Biomedical researchers often use caesium-137 to irradiate cells. Credit: Jim R. Bounds/AP/PA

Anybody who wants to conduct experiments on mice in Margaret Goodell’s immunology lab must submit to a host of security measures, starting with a background check by the FBI. That’s because Goodell, a researcher at Baylor College of Medicine in Houston, Texas, uses a caesium-based irradiator to destroy bone marrow in mice that are set to receive stem-cell transplants. The US government fears that the radioactive caesium could be stolen to make a ‘dirty’ bomb.

Safety in neutrons

Now the US National Nuclear Security Administration (NNSA) is working with scientists to investigate how — or whether — to replace caesium irradiators with less dangerous X-ray technology. Researchers have used the caesium devices for decades, to study every­thing from immunotherapy to cancer treatment, and some fear that switching to X-ray irradiators will affect their results.

Goodell, who has found subtle differences in how the mouse immune system responds to the two types of device, prefers Baylor’s caesium irradiator. Her research has revealed that immune cells called B lymphocytes recovered more slowly in mice treated with an X-ray irradiator than in those exposed to caesium. But other immune cells, known as myeloid cells, rebounded faster after the X-ray treatment (B. W. Gibson et al. Comp. Med. 65, 165–172; 2015). Because of this, she says, “it would be difficult to compare studies using X-rays to the research that was done ten years ago”.

For nuclear regulators, the risk posed by caesium is clear. The element’s highly radio­active isotope caesium-137 comes in a powdered form that can be dispersed in air or water; exposure to the substance can cause burns, radiation sickness or death, depending on the dose. Caesium irradiators, which have long been used to eliminate pathogens in supplies of blood as well as for research applications, rely on small capsules of radioactive caesium chloride encased in a lead-covered box. There are more than 800 such devices in US medical and research facilities.

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Several countries — including France, Norway and Japan — are shifting away from using caesium irradiators in blood banks because of security fears, and last year the NNSA began working with hospitals in the United States to do the same. But finding alternative ways to treat blood is relatively simple. The NNSA is working with researchers to pin down the more complicated issue of how X-ray irradiators might differ from conventional caesium instruments for other applications.

“You talk to the doctors, and they are afraid that we are going to be taking away their devices,” says Maegon Barlow, director of radiological security at the NNSA. “But it’s really trying to facilitate, not force.”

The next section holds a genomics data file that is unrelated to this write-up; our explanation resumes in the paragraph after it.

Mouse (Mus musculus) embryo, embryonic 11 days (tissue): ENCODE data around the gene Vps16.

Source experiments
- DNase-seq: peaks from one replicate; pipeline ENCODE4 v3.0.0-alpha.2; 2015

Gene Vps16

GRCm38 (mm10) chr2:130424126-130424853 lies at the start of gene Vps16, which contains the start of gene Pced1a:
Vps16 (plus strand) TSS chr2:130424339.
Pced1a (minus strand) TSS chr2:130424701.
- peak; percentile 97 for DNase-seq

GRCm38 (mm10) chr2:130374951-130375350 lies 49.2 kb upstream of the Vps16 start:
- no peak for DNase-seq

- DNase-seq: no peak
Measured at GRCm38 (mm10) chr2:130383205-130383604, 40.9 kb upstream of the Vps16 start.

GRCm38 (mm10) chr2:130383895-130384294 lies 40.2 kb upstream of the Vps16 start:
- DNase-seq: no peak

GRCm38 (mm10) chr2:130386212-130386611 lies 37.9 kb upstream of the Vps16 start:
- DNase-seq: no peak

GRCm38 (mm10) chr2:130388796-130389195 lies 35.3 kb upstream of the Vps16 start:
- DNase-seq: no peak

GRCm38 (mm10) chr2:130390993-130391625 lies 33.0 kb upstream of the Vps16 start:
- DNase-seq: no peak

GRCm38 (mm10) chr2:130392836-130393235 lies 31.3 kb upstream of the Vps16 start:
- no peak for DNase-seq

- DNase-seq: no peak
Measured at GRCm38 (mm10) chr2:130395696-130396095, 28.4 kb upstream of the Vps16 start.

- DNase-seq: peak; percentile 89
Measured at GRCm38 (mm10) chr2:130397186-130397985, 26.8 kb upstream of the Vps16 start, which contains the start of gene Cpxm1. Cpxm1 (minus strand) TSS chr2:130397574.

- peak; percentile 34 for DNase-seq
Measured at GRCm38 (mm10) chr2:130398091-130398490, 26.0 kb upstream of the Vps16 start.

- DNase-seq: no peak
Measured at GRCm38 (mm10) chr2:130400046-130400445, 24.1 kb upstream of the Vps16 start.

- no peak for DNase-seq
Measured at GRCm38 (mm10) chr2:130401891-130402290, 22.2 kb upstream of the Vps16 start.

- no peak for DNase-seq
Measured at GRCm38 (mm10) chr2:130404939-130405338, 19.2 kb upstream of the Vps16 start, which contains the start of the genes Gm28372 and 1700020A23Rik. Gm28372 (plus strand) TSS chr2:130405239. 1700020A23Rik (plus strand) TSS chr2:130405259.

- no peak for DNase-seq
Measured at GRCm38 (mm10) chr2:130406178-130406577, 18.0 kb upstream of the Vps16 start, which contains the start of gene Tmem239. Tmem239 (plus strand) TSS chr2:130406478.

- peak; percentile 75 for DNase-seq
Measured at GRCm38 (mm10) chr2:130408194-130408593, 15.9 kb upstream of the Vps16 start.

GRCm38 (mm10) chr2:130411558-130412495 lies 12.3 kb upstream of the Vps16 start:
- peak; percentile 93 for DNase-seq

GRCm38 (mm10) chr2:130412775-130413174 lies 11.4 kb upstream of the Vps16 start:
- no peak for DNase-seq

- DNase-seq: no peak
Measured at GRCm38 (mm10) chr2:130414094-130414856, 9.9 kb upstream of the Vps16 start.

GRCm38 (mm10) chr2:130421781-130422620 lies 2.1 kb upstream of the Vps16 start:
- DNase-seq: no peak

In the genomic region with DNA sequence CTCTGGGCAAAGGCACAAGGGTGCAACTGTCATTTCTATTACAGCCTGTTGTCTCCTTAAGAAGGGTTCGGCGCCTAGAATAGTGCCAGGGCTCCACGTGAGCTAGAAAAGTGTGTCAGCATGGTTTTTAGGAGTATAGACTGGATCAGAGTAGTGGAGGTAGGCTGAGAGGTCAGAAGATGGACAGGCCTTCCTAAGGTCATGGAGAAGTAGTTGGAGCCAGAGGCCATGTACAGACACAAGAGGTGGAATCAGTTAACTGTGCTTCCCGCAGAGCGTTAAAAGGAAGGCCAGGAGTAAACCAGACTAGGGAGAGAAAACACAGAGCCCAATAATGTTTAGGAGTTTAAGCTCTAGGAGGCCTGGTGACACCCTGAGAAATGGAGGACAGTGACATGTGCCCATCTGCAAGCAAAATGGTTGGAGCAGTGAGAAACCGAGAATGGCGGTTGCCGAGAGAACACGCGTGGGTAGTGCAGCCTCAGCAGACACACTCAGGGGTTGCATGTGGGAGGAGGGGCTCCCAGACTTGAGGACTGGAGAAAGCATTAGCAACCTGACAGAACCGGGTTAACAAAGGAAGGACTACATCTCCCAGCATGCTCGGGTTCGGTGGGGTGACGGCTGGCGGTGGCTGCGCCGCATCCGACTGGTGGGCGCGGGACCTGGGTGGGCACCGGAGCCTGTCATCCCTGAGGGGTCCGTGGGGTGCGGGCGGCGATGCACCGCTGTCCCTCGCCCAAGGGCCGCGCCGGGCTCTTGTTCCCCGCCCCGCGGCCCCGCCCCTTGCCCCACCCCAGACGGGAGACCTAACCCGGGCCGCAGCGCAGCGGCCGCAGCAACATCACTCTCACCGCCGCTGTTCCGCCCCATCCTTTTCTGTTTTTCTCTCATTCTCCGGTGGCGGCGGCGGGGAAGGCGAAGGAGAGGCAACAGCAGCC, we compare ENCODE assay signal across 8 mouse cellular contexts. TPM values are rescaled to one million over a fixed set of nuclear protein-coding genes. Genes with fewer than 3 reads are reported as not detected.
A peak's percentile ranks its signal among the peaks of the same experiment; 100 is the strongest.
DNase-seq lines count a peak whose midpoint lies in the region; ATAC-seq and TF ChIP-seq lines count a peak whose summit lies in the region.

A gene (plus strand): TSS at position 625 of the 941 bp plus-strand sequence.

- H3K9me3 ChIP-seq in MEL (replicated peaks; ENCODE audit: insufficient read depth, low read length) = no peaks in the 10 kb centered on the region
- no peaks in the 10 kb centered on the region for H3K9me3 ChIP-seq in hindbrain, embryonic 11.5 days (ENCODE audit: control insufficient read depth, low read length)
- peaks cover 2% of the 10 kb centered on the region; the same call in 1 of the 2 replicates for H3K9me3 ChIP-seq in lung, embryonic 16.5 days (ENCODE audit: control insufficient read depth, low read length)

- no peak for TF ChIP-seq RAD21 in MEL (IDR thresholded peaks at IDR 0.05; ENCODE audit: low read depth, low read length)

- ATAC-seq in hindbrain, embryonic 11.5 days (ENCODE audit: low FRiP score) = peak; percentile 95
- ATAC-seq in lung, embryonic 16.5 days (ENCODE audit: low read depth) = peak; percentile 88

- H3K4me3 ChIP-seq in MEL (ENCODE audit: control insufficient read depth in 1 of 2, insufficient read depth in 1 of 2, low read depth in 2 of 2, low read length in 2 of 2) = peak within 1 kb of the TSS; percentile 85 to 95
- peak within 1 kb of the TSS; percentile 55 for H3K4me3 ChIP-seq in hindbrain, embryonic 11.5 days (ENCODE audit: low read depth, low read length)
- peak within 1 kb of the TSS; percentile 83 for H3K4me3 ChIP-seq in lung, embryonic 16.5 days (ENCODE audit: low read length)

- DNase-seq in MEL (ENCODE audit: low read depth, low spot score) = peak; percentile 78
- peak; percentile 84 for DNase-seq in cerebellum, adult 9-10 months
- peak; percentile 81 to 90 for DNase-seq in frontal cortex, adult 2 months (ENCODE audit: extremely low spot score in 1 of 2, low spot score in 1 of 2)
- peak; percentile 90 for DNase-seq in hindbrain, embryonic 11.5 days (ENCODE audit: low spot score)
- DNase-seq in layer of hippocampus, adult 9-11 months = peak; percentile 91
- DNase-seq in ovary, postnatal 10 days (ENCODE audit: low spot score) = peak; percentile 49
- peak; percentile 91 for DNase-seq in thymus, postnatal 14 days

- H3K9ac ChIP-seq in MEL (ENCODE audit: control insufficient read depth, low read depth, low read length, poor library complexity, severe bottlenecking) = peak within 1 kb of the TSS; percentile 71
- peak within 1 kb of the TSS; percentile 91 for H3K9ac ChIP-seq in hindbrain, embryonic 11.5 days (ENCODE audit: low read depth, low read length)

The agency is negotiating with the Mount Sinai Health System in New York City to support a new round of studies that will compare X-ray and caesium irradiators. Jacob Kamen, Mount Sinai’s chief radiation-safety officer, notes that some researchers there have already conducted similar experiments.

Peter Heeger, head of organ-transplant research at Mount Sinai’s Icahn School of Medicine, and his colleagues use caesium irradiators when testing immune responses in people who are going to receive organs. To predict whether a recipient’s body will reject a new organ, the researchers culture B lymphocytes from the organ donor and test them against immune cells from the recipient. But B lymphocytes will not divide unless they are activated — here, by the presence of connective-tissue cells called fibroblasts. Heeger’s team irradiates the fibroblasts to prevent them from replicating during this process. The scientists have run a series of unpublished experiments to determine how much X-ray radiation is necessary to suppress fibroblast growth.

“Now we know, and we are now comfortable switching for this particular procedure,” says Heeger.

The nuclear option

But Goodell says that many researchers would have to conduct lengthy experiments to ensure that they can make the transition without losing confidence in their results. Nor is she convinced that a switch to X-rays is necessary, given the security safeguards that are already in place. Anybody who needs to use the caesium irradiator at Baylor must present a security badge, enter a personal identification number and then submit to an iris scan. And if a person inside the secure room that contains the irradiator breaches any security protocols, an alarm automatically goes off in the university’s security office.

“As a biologist, it’s not clear to me what case has been made for [caesium irradiators] being an enormous security risk,” she says.

Advocates of ending use of the devices say that the goal is to eliminate the risk of nuclear material falling into the wrong hands wherever possible. The security measures in place to protect caesium irradiators would not necessarily prevent the theft of nuclear material by somebody with permission to access these instruments, says Charles Ferguson, president of the Federation of American Scientists in Washington DC. Efforts to secure nuclear materials are often focused on this ‘insider threat’, as well as the disposal and recycling of irradiators, which can contain enough caesium to pose a hazard for centuries.

“I would not want humanity to lose the benefits of science,” says Ferguson. “But if we can develop alternative technologies that prove comparable and can reduce the security threat to zero, I think that’s a good thing.”